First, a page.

General Guidelines

Here are some quick guidelines for what to do and what to avoid as you create or edit your website content. These are the basics.

Ask for help

This is first for a reason. Have an idea for your site? A new program or initiative that needs to be added? Need a new picture or graphic? For any questions at all, fill out our Website Changes or Questions form (you must be logged into Augnet). No question is too small.

Use headings, not bold text

When breaking your text content up into sections, always use a Heading. Headings control the hierarchy of the page. Pages should only have one Heading 1, and on our sites, the page title is the Heading 1, so you should never use Heading 1 in your text area. Heading 2 should be your default. You can use Heading 3 to divide up content under a Heading 2 if needed, and so on.

  • Heading 1
    • Heading 2
    • Heading 2
      • Heading 3
      • Heading 3
        • Heading 4
        • Heading 4
      • Heading 3
    • Heading 2
      • Heading 3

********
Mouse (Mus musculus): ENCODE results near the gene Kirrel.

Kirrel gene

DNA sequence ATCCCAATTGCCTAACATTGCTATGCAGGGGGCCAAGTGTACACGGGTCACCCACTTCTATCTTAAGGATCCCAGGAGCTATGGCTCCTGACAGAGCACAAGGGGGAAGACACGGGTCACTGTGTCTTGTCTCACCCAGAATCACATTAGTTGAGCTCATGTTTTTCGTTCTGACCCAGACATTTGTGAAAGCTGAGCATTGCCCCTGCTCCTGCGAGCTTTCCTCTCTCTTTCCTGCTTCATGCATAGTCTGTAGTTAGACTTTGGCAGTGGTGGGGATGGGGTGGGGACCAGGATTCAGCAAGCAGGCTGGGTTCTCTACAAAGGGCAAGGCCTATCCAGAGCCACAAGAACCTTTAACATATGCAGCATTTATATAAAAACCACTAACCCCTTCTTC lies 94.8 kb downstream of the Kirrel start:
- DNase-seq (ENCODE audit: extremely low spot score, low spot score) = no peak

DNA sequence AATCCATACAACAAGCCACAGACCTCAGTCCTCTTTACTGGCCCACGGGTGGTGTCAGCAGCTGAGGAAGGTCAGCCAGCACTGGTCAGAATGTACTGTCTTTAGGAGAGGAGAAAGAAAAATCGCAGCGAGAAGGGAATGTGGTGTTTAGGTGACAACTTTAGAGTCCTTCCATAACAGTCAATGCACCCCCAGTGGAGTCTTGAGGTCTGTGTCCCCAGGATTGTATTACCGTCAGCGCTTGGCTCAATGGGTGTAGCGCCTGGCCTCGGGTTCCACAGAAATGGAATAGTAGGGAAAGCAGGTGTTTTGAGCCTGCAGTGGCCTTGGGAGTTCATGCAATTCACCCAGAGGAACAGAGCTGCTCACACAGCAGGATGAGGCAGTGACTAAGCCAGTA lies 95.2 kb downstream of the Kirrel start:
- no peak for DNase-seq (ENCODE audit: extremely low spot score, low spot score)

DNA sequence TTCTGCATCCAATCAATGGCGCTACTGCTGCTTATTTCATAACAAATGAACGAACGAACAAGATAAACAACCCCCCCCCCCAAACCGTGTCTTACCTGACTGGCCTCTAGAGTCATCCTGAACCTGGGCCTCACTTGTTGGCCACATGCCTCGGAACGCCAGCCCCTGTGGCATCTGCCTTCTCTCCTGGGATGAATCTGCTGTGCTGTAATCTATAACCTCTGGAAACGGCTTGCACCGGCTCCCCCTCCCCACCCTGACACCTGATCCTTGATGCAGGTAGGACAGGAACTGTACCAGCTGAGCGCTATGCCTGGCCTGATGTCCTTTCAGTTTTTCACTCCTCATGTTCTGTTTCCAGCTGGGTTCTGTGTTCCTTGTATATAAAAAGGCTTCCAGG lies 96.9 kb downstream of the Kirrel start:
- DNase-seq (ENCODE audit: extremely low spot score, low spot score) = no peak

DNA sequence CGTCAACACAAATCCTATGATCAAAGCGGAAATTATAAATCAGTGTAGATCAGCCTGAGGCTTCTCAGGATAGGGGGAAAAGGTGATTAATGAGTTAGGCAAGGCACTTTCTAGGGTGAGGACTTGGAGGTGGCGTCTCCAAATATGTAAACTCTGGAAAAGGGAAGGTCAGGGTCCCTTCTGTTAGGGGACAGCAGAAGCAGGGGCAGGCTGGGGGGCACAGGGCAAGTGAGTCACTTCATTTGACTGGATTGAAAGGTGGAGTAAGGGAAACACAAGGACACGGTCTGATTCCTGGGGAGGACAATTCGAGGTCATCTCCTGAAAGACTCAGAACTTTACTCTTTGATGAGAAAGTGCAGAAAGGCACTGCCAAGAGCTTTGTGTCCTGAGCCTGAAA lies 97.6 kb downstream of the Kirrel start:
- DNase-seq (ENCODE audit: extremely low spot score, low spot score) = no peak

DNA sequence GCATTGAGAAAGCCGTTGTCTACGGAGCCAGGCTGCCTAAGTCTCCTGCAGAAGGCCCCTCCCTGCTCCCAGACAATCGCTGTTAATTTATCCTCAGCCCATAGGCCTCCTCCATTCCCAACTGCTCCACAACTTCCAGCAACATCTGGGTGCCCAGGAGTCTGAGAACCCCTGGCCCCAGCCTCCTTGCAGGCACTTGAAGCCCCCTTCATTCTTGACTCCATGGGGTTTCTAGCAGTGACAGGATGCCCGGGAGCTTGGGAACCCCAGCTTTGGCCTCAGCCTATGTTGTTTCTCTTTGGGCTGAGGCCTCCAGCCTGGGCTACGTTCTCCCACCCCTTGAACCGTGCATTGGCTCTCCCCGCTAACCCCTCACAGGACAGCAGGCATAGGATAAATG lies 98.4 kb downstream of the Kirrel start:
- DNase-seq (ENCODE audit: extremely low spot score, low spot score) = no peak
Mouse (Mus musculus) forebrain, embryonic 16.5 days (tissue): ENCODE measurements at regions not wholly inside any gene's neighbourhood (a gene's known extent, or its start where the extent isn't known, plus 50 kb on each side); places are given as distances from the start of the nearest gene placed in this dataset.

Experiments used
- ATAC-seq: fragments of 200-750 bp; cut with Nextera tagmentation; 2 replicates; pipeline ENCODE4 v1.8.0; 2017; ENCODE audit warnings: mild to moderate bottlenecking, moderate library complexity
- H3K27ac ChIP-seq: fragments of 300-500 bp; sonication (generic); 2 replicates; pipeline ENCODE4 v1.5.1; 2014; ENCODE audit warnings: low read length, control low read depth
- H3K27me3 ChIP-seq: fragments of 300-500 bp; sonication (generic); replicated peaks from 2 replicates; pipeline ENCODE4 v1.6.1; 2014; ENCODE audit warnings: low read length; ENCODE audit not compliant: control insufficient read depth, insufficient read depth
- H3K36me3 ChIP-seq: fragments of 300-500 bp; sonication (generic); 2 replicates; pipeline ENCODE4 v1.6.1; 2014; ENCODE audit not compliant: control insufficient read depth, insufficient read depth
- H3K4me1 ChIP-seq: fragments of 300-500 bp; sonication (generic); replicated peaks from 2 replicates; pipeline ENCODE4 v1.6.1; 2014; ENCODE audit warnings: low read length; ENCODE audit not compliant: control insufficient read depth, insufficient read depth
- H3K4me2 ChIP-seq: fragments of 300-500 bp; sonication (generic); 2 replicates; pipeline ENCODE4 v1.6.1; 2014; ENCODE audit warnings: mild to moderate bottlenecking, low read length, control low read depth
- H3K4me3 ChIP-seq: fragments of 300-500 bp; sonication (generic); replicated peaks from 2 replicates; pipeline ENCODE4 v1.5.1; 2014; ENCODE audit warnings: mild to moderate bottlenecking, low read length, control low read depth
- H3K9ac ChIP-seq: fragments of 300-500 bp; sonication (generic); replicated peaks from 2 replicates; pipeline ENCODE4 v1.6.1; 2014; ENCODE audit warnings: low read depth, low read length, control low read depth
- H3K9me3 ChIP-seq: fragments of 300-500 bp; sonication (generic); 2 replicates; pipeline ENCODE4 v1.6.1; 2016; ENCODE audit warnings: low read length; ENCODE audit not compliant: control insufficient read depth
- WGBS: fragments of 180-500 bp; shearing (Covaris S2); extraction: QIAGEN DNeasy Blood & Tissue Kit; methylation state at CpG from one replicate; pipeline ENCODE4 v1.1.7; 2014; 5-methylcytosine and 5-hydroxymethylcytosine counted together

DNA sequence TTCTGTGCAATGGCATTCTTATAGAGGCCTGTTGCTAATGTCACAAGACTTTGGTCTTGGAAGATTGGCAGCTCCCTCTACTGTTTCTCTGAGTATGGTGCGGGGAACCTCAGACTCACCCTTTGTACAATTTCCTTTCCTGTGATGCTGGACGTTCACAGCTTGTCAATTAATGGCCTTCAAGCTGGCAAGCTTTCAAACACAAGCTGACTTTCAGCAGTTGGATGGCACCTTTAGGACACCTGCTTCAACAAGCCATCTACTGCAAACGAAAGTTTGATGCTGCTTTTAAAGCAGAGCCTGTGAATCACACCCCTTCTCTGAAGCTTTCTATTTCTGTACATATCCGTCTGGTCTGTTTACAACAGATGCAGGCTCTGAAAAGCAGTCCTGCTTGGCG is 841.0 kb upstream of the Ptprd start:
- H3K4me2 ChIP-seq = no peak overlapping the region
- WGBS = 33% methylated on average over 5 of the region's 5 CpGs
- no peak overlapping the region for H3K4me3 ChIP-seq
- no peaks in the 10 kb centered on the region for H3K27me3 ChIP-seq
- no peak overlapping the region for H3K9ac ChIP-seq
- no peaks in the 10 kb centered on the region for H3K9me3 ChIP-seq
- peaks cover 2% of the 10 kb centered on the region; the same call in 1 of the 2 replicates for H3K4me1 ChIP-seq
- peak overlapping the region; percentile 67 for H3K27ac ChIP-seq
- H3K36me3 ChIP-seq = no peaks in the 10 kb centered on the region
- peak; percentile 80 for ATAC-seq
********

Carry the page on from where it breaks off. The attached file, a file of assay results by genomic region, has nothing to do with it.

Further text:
• Heading 2

When in doubt, just make all your headings Heading 2.

Do not use Heading 1

Just to emphasize this point. Your page already has a Heading 1: your page title. In your content area, only use Heading 2 or below.

Make it easy to find the important things

Whether we like it or not, your site’s visitors are just not going to read all that text on your page, so don’t make them dig and hunt for that one thing they need. Make your content brief and clear. Use headings and bulleted lists. Make important things stand out.

Here’s an example: http://www.augsburg.edu/reslife/first-years/  The purpose of this page is to get first-year students two forms they have to complete and submit in order to live on campus. Instead of having a page full of instructions with text links to the forms buried somewhere on the page, we have the two links as buttons at the top right of the page, making them easy to find by their location and how they stand out as graphics.

Give your images a descriptive alternative text

Alternative Text location
Click image to enlarge

The “Alternative Text” is the text that represents your image, that stands in the place of the image. If someone is using a screenreader or has disable images in their web browser, the “alt text” (for short) will be all they know about the picture.

If your picture has text in it, like “Click here to apply,” then that should be your alt text. If it’s a person, put their name. If it’s just a picture of someone reading a book, put “person reading a book.” The alt text should be descriptive, accurate, and probably not more than six words.

Read my post about Alt Text